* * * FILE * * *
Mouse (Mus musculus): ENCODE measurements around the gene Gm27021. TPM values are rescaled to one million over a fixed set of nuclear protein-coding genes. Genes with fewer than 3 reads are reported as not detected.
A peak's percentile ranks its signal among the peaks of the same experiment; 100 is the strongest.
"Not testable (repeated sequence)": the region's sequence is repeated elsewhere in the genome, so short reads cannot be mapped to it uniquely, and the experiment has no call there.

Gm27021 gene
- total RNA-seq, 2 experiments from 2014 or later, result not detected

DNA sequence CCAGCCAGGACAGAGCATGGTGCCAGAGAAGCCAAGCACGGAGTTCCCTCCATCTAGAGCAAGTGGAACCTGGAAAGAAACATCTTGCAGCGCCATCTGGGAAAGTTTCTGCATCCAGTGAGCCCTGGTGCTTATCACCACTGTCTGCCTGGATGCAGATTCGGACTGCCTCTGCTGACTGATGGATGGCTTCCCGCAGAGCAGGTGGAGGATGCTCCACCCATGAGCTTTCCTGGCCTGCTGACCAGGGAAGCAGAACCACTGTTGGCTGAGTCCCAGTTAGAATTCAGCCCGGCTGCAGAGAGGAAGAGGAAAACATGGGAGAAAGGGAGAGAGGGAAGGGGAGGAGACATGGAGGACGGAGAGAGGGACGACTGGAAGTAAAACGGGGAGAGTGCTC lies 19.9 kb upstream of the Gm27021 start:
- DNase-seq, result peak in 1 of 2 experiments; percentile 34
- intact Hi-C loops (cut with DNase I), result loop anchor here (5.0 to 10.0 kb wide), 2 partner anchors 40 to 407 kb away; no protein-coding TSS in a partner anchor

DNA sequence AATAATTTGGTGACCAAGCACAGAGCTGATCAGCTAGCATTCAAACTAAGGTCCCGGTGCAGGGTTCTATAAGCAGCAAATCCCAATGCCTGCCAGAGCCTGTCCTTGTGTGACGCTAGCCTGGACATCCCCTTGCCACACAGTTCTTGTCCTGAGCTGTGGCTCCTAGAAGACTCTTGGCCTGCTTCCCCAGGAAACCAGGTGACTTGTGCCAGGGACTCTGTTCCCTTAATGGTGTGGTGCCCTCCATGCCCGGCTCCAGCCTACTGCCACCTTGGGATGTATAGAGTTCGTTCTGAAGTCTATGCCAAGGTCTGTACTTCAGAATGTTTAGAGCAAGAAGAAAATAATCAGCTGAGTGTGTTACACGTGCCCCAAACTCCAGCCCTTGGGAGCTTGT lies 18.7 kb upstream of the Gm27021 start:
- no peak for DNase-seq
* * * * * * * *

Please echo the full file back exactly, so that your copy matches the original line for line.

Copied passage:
Mouse (Mus musculus): ENCODE measurements around the gene Gm27021. TPM values are rescaled to one million over a fixed set of nuclear protein-coding genes. Genes with fewer than 3 reads are reported as not detected.
A peak's percentile ranks its signal among the peaks of the same experiment; 100 is the strongest.
"Not testable (repeated sequence)": the region's sequence is repeated elsewhere in the genome, so short reads cannot be mapped to it uniquely, and the experiment has no call there.

Gm27021 gene
- total RNA-seq, 2 experiments from 2014 or later, result not detected

DNA sequence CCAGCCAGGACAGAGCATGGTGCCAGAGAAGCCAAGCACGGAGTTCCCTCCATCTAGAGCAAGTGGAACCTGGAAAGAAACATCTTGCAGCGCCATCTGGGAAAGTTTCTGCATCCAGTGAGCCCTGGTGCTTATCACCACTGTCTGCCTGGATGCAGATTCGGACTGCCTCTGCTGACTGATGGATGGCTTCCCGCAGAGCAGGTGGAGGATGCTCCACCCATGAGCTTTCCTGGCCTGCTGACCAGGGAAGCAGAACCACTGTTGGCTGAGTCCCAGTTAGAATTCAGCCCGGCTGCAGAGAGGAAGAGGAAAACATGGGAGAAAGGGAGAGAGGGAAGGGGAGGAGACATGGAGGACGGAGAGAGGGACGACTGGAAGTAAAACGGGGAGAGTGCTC lies 19.9 kb upstream of the Gm27021 start:
- DNase-seq, result peak in 1 of 2 experiments; percentile 34
- intact Hi-C loops (cut with DNase I), result loop anchor here (5.0 to 10.0 kb wide), 2 partner anchors 40 to 407 kb away; no protein-coding TSS in a partner anchor

DNA sequence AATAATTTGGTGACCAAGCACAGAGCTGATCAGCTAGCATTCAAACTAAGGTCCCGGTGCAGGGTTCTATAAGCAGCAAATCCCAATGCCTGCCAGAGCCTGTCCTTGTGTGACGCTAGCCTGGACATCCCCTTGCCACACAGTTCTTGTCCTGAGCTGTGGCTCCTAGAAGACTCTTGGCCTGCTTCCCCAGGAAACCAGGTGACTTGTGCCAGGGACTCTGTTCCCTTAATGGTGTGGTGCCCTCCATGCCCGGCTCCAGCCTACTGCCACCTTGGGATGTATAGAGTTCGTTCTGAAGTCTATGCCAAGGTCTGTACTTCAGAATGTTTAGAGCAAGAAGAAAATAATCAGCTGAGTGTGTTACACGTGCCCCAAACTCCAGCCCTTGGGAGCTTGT lies 18.7 kb upstream of the Gm27021 start:
- no peak for DNase-seq